The Innocuous Enemy – Multitasking

I think I hear the word multitasking at least 20 times a day. It’s used in the context of being super productive and being able to handle it all.

I’m here to tell you that multitasking is a lie. Let’s call it what it really is. Multitasking is task switching and there is a large body of research that indicates that it is the enemy of productivity.  I believe that it’s a huge contributor to overwhelm and overworking as well.

On average task switching happens every 2-3 minutes in a digital workplace. These task switches result in frequent errors and approximately 28% in lost productivity.

Let’s do the math. If you have a task scheduled that will take you one hour, if you do nothing to minimize distractions, it will take you approximately one and half hours to accomplish this task.  If you have 8, one-hour tasks for the day, it will take you 12 hours to accomplish them.

It’s no wonder we don’t get our work done in the time we allot and that we feel pressured to work at night or on the weekends.

So what can you do about this? Here are 5 tips that I use to minimize distractions.

  1. Schedule time to read and respond to email and/or your internal messaging application (Teams, Slack, etc.) and close it when it’s not time to work on it. You might be freaking out right about now, but I’m telling you no one will even notice (Note: My coworkers probably will now if they are reading this :)). If you are feeling uncomfortable with this, try scheduling 6-8 blocks of time at first where you check/respond to email.  I read/respond to email three times per day.
  2. Turn off most, if not all, notifications on your smartphone, laptop, PC, and tablet. Again, you can start slow, but for goodness sake, turn off email, Facebook, Instagram and Twitter notifications.
  3. Leave your phone somewhere where you cannot see it. I work from home and leave mine in another room. This is using the old adage “out of sight, out of mind” to minimize urges to look at social media, email or messaging applications.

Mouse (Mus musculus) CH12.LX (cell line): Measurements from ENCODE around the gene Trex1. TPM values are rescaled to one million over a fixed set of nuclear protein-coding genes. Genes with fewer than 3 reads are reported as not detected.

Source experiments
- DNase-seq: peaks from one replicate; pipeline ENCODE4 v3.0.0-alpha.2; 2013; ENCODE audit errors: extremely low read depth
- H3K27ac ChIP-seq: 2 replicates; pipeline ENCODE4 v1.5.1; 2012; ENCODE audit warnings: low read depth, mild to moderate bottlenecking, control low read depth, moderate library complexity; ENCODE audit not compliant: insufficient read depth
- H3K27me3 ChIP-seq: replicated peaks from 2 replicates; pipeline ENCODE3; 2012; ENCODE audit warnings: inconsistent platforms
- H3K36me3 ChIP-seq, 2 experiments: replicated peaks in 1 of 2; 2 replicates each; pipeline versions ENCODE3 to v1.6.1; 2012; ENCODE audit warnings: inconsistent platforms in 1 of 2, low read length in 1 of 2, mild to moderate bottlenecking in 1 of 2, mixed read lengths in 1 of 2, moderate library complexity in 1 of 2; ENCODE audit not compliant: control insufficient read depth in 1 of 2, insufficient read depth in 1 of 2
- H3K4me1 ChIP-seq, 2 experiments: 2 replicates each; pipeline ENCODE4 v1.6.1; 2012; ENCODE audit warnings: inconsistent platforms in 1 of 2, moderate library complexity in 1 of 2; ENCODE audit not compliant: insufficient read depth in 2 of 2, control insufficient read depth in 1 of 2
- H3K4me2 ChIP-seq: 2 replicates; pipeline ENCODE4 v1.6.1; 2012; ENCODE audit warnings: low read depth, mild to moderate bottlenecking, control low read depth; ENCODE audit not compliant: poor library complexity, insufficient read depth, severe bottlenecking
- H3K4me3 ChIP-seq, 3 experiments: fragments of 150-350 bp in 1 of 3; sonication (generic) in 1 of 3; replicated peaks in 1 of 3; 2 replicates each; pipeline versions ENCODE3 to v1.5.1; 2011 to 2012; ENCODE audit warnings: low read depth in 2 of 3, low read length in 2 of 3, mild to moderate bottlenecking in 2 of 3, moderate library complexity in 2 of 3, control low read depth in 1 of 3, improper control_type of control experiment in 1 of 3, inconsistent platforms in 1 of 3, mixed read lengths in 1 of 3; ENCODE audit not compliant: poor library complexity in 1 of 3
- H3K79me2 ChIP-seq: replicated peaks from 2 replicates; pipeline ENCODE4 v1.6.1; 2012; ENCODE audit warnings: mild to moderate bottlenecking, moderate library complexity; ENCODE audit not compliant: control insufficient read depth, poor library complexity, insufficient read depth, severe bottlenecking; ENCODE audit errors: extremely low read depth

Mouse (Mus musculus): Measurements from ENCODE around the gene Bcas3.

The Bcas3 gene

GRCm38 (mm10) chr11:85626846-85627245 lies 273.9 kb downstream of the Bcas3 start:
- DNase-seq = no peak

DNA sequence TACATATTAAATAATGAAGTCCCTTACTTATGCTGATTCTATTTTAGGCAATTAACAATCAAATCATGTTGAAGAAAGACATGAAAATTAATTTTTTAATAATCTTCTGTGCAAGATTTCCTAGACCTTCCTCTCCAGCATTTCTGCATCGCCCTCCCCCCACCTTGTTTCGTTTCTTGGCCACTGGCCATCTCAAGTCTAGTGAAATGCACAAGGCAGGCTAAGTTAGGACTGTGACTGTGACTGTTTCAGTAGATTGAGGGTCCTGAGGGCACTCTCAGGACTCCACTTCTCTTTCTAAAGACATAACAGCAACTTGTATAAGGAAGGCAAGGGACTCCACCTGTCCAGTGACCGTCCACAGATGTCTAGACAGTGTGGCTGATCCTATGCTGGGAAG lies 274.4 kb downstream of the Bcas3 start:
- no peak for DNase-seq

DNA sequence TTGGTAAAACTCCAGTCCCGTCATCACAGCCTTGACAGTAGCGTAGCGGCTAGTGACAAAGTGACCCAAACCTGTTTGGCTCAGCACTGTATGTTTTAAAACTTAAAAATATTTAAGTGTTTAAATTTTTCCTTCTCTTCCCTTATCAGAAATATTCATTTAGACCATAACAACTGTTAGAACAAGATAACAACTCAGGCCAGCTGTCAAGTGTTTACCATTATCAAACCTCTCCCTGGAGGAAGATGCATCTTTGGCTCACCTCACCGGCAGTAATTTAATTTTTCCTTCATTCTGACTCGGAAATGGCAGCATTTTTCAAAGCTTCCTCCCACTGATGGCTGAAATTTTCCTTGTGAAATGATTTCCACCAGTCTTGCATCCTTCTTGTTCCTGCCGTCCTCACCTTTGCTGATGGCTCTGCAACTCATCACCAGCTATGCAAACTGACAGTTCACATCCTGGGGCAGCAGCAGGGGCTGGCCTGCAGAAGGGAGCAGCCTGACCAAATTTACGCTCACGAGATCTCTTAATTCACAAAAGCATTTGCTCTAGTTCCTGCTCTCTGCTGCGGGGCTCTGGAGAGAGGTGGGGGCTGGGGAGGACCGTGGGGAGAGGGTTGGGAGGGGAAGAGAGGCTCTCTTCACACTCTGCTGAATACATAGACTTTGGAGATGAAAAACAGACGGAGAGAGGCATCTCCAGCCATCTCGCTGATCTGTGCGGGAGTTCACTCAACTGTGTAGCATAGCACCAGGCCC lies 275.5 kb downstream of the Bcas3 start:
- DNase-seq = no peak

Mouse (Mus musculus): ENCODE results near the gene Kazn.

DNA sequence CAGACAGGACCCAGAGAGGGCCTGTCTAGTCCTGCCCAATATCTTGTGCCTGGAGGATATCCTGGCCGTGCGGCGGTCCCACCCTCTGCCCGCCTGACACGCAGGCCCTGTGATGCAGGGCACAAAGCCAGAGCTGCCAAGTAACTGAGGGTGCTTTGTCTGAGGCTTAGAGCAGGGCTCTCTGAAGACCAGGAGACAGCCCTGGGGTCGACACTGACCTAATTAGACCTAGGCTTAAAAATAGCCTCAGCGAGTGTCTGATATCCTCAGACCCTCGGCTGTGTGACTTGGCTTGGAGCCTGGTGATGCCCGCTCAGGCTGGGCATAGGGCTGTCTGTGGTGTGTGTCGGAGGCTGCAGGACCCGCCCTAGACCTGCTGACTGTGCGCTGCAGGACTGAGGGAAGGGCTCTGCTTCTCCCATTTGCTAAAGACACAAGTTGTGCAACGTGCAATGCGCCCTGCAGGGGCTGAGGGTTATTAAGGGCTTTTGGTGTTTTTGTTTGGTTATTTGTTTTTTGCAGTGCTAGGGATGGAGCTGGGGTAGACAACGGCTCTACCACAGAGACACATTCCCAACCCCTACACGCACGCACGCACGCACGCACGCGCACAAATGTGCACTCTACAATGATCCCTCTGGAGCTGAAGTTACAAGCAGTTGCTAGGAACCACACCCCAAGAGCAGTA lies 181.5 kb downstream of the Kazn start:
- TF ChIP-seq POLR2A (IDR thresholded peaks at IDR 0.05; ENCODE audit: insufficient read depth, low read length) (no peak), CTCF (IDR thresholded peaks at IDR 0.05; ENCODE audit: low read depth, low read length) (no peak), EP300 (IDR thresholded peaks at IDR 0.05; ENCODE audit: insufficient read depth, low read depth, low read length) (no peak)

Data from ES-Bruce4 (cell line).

4. Unplug. Go for a walk to think. You don’t need to be sitting in front of your technology in order to come up with a creative solution to a problem. Ask yourself the questions you are trying to figure out while you walk. You’ll be pleasantly surprised how creative you will be. PS: Leave the headphones at home.
  5. Protect your schedule. Something I read in “Anything You Want” by Derek Sivers will stick in my mind forever…”If it’s not a hell yeah, it’s a no”. Don’t blindly accept a meeting invite. Ask the organizer if you are truly necessary to the outcome. If you are critical, push back on the date and time if you already had something scheduled. 

I think I could probably go on about this topic for a lot longer, but I’ll stop here. Please stop and think about all the seemingly harmless distractions that you are allowing into your life. They are affecting your productivity. 

What could you be doing with that extra four hours per day?

PS. I help people stop overworking. I went from 80 hours a week to 30. I can help you do it too. It’s just a matter of reprogramming some inefficient work habits. Get to know me here.